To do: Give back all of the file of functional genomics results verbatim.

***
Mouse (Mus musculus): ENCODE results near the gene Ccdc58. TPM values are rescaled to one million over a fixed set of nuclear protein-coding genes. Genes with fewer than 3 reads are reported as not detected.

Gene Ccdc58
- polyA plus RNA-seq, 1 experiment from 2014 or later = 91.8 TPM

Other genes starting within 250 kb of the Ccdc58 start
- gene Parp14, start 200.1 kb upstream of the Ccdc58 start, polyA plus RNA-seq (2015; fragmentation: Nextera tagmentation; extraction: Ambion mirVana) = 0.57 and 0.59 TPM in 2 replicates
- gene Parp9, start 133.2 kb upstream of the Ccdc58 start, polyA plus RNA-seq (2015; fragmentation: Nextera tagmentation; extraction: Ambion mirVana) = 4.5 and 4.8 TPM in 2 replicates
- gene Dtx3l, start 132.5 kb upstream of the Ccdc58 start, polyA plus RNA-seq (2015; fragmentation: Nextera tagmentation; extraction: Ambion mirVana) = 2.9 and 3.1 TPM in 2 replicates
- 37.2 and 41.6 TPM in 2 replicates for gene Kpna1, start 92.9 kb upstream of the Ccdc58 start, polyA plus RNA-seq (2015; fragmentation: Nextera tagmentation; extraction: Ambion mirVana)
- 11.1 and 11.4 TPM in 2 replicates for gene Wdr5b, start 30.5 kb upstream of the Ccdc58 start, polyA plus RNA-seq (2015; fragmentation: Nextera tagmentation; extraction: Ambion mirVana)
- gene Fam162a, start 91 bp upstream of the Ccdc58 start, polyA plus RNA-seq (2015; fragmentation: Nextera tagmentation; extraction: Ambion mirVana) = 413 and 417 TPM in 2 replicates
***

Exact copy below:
Mouse (Mus musculus): ENCODE results near the gene Ccdc58. TPM values are rescaled to one million over a fixed set of nuclear protein-coding genes. Genes with fewer than 3 reads are reported as not detected.

Gene Ccdc58
- polyA plus RNA-seq, 1 experiment from 2014 or later = 91.8 TPM

Other genes starting within 250 kb of the Ccdc58 start
- gene Parp14, start 200.1 kb upstream of the Ccdc58 start, polyA plus RNA-seq (2015; fragmentation: Nextera tagmentation; extraction: Ambion mirVana) = 0.57 and 0.59 TPM in 2 replicates
- gene Parp9, start 133.2 kb upstream of the Ccdc58 start, polyA plus RNA-seq (2015; fragmentation: Nextera tagmentation; extraction: Ambion mirVana) = 4.5 and 4.8 TPM in 2 replicates
- gene Dtx3l, start 132.5 kb upstream of the Ccdc58 start, polyA plus RNA-seq (2015; fragmentation: Nextera tagmentation; extraction: Ambion mirVana) = 2.9 and 3.1 TPM in 2 replicates
- 37.2 and 41.6 TPM in 2 replicates for gene Kpna1, start 92.9 kb upstream of the Ccdc58 start, polyA plus RNA-seq (2015; fragmentation: Nextera tagmentation; extraction: Ambion mirVana)
- 11.1 and 11.4 TPM in 2 replicates for gene Wdr5b, start 30.5 kb upstream of the Ccdc58 start, polyA plus RNA-seq (2015; fragmentation: Nextera tagmentation; extraction: Ambion mirVana)
- gene Fam162a, start 91 bp upstream of the Ccdc58 start, polyA plus RNA-seq (2015; fragmentation: Nextera tagmentation; extraction: Ambion mirVana) = 413 and 417 TPM in 2 replicates